Washington D.C., October 20, 2011— A new report from IFC and the World Bank finds that across the globe Singapore and Hong Kong SAR (China) provide the friendliest regulatory environments for local entrepreneurs. Lao PDR’s ranking remains virtually unchanged at 165 out of the 183 countries measured for their ease of doing business. Within the East Asia and the Pacific region, China advanced the most in making its regulatory environment more business-friendly over the past six years.
Released today, Doing Business 2012: Doing Business in a More Transparent World assesses regulations affecting domestic firms in 183 economies and ranks the economies in 10 areas of business regulation, such as starting a business, resolving insolvency, and trading across borders.
Lao PDR has made some progress in 2010/2011 in improving the legal framework for entrepreneurs, but new regulations have yet to be implemented and reflected in the Doing Business indicators. Last year’s rankings have been back-calculated to account for the addition of new indicators such as ‘Getting Electricity’, data corrections, and methodology changes in existing indicators in order to provide a meaningful comparison with this year’s rankings. Lao PDR’s ranking this year stayed virtually unchanged at 165 after a back-calculated 163 the previous year.
“Lao PDR has initiated reforms to support business entry and operations,” said Aimilios Chatzinikolaou, IFC’s Head of Office in Vientiane. “Now, more attention needs to be paid to implementation so that these reforms can generate the positive impact they were designed to have for businesses and the economy as a whole.”
Fourteen of East Asia and the Pacific’s 24 economies improved business regulations in the past year. The Solomon Islands, Tonga, Vanuatu, and Malaysia improved in three or more of the areas measured by Doing Business. Malaysia rose five places in the global ranking, to 18, by implementing regulatory reforms—including a new one-stop shop for start-ups, computerization of commercial courts, and improved insolvency proceedings. Brunei Darussalam’s rank climbed to 83, partly because the country made it easier for businesses to get an electrical connection.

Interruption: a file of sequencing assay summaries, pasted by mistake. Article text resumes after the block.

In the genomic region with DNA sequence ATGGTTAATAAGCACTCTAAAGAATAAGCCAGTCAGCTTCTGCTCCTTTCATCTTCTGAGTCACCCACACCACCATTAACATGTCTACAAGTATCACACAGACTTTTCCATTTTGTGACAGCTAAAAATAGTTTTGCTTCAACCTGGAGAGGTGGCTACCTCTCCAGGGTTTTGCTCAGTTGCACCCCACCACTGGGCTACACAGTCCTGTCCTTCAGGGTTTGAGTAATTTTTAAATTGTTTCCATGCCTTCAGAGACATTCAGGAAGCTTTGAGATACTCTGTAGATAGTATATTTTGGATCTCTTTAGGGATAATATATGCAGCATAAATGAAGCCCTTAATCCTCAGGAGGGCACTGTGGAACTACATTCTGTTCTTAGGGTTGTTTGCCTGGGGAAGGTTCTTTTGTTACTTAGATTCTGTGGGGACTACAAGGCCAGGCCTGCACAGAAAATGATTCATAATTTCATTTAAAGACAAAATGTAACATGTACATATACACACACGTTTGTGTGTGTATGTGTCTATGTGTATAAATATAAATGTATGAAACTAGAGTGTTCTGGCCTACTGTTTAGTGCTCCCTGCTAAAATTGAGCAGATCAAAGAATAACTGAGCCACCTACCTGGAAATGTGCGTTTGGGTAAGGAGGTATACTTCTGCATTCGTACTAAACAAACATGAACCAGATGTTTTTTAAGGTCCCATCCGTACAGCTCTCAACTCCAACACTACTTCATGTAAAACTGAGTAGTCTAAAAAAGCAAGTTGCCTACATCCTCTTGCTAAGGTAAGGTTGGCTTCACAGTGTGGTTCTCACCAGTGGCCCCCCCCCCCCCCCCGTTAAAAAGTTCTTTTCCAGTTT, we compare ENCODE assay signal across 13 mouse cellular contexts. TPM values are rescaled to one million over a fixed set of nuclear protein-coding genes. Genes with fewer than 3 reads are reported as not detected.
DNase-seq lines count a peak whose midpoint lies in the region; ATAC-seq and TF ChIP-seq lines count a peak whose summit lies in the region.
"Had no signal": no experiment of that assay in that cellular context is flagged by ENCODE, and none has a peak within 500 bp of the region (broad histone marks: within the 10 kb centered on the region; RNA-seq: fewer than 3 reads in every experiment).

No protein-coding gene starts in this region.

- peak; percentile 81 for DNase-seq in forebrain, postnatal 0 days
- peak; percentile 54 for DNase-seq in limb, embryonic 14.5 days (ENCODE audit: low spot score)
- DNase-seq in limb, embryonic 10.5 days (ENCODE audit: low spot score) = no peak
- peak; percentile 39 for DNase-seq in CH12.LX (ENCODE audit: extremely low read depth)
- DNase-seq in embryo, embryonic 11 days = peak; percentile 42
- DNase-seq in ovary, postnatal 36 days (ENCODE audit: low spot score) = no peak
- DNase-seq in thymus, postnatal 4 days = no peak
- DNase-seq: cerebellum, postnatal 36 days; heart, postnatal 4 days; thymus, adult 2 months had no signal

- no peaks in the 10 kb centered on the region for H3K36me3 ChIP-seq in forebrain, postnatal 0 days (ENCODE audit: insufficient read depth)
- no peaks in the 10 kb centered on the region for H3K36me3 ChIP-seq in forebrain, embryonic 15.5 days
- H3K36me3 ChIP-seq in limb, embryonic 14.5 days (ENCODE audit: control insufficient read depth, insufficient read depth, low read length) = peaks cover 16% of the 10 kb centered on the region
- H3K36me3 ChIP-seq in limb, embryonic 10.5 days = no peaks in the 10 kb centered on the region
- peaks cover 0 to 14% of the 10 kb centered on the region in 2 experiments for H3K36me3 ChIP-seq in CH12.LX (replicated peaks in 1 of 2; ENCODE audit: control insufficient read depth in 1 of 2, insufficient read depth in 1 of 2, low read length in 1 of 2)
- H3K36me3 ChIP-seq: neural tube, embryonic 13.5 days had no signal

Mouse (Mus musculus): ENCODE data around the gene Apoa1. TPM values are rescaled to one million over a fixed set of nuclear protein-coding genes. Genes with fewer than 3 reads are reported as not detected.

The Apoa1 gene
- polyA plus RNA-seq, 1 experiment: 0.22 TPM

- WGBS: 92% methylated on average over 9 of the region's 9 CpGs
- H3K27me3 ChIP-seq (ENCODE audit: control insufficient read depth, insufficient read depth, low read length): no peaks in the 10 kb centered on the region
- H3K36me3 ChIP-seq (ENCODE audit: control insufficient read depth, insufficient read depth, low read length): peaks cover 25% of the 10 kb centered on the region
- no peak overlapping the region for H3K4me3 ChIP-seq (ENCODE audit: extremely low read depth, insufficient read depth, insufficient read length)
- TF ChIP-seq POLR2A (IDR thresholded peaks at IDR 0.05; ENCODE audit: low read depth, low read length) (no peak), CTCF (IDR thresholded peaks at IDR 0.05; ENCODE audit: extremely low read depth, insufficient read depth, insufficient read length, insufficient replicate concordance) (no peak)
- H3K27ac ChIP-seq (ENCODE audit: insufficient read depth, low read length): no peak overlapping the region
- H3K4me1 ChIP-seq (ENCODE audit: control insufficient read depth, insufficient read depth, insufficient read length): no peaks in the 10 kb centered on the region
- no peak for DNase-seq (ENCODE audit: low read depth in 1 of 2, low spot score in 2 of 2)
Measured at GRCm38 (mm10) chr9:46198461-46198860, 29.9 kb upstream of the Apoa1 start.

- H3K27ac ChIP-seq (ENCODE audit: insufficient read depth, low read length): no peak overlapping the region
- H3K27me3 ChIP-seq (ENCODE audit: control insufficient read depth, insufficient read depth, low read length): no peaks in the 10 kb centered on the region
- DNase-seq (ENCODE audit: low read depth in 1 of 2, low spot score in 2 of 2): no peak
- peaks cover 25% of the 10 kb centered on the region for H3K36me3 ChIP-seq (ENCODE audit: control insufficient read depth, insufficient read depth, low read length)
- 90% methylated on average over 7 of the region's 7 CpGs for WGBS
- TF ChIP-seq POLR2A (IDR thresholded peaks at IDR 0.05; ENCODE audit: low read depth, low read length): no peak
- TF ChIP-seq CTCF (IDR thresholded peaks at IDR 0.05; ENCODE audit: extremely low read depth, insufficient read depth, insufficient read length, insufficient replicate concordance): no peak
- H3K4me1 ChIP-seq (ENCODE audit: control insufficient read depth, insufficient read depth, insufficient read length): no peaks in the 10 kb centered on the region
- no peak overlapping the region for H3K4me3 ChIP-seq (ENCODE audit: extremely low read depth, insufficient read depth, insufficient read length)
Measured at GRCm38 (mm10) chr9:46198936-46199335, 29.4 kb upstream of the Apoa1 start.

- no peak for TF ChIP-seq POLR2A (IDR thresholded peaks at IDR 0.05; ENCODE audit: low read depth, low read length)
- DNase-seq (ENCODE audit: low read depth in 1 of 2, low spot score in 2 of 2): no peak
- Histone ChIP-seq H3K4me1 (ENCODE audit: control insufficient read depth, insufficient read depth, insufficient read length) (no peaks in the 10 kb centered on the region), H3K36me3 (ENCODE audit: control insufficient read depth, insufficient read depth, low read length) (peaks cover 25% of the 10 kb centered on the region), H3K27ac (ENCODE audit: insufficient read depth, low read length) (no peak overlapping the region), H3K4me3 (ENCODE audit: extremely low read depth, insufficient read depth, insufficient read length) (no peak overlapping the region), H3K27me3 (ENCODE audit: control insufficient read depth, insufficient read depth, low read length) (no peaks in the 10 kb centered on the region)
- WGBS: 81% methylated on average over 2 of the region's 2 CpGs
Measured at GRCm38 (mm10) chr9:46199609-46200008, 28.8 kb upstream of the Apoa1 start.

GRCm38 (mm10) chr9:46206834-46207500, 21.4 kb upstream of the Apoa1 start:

Over the past six years, a new measure shows that 22 economies in East Asia and the Pacific have made their regulatory environment more business-friendly. “Making business regulation more transparent and efficient increases opportunities for economic growth,” said Augusto Lopez-Claros, Director, Global Indicators and Analysis, World Bank Group. “In East Asia and the Pacific, businesses have benefited from the region’s broad and sustained regulatory reforms.”
This year, the rankings on ease of doing business have expanded to include indicators on getting electricity. The report finds that getting an electrical connection is most efficient in Iceland; Germany; Taiwan (China); Hong Kong SAR (China); and Singapore.
About the Doing Business report series
Doing Business analyzes regulations that apply to an economy’s businesses during their life cycle, including start-up and operations, trading across borders, paying taxes, and resolving insolvency. The aggregate ease of doing business rankings are based on 10 indicators and cover 183 economies. Previous year’s rankings are back-calculated to account for the addition of new indicator(s), data corrections, and methodology changes in existing indicators so as to provide a meaningful comparison with the new rankings. Doing Business does not measure all aspects of the business environment that matter to firms and investors. For example, it does not measure security, macroeconomic stability, corruption, the level of skills, or the strength of financial systems. Its findings have stimulated policy debates in more than 80 economies and enabled a growing body of research on how firm-level regulation relates to economic outcomes across economies.
About the World Bank Group
The World Bank Group is one of the world’s largest sources of funding and knowledge for developing countries. It comprises five closely associated institutions: the International Bank for Reconstruction and Development (IBRD) and the International Development Association (IDA), which together form the World Bank; the International Finance Corporation (IFC); the Multilateral Investment Guarantee Agency (MIGA); and the International Centre for Settlement of Investment Disputes (ICSID). Each institution plays a distinct role in the mission to fight poverty and improve living standards for people in the developing world.